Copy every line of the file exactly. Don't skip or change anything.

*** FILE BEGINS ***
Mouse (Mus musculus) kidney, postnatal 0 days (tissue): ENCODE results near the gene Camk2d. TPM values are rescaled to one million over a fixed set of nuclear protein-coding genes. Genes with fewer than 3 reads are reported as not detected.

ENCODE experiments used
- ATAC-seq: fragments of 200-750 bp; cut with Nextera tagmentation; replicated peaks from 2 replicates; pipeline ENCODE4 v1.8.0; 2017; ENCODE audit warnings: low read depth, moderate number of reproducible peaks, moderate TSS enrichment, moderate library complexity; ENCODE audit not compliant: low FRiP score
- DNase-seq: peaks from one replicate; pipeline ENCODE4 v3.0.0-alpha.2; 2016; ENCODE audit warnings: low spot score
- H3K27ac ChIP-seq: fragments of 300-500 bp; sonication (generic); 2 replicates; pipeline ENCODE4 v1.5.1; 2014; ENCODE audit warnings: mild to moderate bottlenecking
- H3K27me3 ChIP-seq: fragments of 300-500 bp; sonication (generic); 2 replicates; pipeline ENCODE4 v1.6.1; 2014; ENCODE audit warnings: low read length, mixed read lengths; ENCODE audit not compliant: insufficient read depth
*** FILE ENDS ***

Mouse (Mus musculus) kidney, postnatal 0 days (tissue): ENCODE results near the gene Camk2d. TPM values are rescaled to one million over a fixed set of nuclear protein-coding genes. Genes with fewer than 3 reads are reported as not detected.

ENCODE experiments used
- ATAC-seq: fragments of 200-750 bp; cut with Nextera tagmentation; replicated peaks from 2 replicates; pipeline ENCODE4 v1.8.0; 2017; ENCODE audit warnings: low read depth, moderate number of reproducible peaks, moderate TSS enrichment, moderate library complexity; ENCODE audit not compliant: low FRiP score
- DNase-seq: peaks from one replicate; pipeline ENCODE4 v3.0.0-alpha.2; 2016; ENCODE audit warnings: low spot score
- H3K27ac ChIP-seq: fragments of 300-500 bp; sonication (generic); 2 replicates; pipeline ENCODE4 v1.5.1; 2014; ENCODE audit warnings: mild to moderate bottlenecking
- H3K27me3 ChIP-seq: fragments of 300-500 bp; sonication (generic); 2 replicates; pipeline ENCODE4 v1.6.1; 2014; ENCODE audit warnings: low read length, mixed read lengths; ENCODE audit not compliant: insufficient read depth